Re: Multi-variable first-order perturbation analysis?

*To*: mathgroup at smc.vnet.net*Subject*: [mg104646] Re: Multi-variable first-order perturbation analysis?*From*: schochet123 <schochet123 at gmail.com>*Date*: Fri, 6 Nov 2009 05:13:16 -0500 (EST)*References*: <hcl3i9$blv$1@smc.vnet.net>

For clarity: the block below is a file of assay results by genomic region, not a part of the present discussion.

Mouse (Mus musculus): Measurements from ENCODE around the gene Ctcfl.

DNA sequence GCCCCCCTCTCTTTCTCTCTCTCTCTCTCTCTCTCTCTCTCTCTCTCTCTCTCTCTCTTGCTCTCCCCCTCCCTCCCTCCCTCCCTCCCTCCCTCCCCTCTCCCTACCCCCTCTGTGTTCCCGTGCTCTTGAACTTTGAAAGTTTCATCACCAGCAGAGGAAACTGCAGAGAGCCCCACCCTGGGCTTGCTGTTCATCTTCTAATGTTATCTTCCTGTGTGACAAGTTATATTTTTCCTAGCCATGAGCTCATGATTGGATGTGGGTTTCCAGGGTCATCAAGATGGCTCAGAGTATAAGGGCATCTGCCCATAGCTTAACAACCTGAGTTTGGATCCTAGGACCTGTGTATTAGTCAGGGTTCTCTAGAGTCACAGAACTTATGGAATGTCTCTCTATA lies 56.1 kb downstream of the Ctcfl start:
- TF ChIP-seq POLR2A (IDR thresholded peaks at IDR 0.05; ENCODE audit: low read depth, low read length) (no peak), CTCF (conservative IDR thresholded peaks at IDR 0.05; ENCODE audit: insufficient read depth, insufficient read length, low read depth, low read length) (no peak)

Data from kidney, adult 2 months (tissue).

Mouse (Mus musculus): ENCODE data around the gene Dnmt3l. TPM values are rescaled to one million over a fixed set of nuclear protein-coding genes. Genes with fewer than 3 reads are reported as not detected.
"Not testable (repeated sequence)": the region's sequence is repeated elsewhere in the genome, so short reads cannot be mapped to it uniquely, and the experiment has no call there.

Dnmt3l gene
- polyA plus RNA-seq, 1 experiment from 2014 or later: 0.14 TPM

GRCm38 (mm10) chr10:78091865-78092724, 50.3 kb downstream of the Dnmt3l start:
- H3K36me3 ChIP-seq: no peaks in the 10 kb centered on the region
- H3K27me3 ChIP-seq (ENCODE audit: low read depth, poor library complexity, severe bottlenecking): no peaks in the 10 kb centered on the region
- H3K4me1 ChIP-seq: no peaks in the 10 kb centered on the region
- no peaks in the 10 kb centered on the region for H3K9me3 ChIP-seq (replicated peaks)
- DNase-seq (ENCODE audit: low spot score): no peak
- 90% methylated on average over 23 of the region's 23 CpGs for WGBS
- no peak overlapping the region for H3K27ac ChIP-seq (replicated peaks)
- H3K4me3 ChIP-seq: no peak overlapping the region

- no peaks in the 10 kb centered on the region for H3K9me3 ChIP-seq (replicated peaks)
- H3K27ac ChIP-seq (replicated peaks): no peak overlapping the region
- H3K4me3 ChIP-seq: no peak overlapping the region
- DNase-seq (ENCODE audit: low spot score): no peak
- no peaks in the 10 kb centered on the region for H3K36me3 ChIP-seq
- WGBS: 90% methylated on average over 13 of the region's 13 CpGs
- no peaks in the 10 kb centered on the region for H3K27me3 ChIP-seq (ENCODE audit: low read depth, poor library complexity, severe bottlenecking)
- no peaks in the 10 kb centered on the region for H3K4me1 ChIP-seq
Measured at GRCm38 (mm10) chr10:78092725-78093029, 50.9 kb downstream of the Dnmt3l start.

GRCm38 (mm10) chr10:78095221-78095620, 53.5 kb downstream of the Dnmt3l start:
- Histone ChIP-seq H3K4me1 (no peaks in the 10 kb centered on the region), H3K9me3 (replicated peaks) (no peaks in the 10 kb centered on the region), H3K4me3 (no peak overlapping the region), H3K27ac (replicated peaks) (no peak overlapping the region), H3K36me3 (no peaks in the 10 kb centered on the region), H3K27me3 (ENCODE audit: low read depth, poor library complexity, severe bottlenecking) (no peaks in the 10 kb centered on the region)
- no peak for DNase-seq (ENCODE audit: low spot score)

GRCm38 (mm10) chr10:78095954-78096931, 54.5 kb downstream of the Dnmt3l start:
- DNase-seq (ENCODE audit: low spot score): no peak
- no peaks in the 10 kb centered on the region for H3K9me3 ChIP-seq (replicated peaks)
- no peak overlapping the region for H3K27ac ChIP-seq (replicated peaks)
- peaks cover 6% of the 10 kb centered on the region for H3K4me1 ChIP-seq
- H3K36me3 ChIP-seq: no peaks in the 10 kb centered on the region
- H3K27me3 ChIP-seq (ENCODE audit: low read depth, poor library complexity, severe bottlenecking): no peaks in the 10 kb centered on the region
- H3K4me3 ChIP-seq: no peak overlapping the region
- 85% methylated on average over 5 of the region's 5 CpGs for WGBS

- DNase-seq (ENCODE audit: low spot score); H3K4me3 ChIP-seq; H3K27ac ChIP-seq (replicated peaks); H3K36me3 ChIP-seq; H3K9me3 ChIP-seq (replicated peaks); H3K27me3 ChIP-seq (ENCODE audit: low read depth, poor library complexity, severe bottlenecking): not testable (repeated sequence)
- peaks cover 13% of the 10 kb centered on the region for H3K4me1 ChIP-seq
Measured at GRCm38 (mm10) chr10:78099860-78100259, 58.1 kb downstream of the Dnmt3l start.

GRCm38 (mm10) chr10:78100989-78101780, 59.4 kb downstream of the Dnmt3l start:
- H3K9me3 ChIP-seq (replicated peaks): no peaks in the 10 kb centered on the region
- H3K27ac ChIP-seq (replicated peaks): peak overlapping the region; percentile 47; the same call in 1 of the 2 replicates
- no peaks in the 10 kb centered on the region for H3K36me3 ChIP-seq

On Nov 2, 12:54=C2 am, AES <sieg... at stanford.edu> wrote: > ... Objective is to obtain ... first-order perturbation > expansions =C2 df1, df2, ... where =C2 df1 means all the relevant derivatives > > =C2 =C2 (df1/dx1) * dx1 =C2 + =C2 (df2/dx2) * dx2 + . . . > > evaluated at initial values =C2 x1=x10, x2=x20, =C5 and so on I suggest first setting up an expression as follows: vars = {x1, x2, x3}; dvs = {dx1, dx2, dx3}; pt = {x10, x20, x30}; funs = {f1, f2}; funsvars = Through[funs @@ vars]; subs = Thread[vars -> pt + t dvs]; expr = funsvars /. subs which yields {f1[dx1 t + x10, dx2 t + x20, dx3 t + x30], f2[dx1 t + x10, dx2 t + x20, dx3 t + x30]} Although you could also just write that expression by hand, the above calculation makes it easy to change the number of variables or functions. Now do: pert1 = D[expr, t] /. t -> 0 (**) which yields the answer {dx3*Derivative[0, 0, 1][f1][x10, x20, x30] + dx2*Derivative[0, 1, 0][f1][x10, x20, x30] + dx1*Derivative[1, 0, 0][f1][x10, x20, x30], dx3*Derivative[0, 0, 1][f2][x10, x20, x30] + dx2*Derivative[0, 1, 0][f2][x10, x20, x30] + dx1*Derivative[1, 0, 0][f2][x10, x20, x30]} Formula (**) is essentially the standard perturbation-theory formula for a first-order perturbation. Steve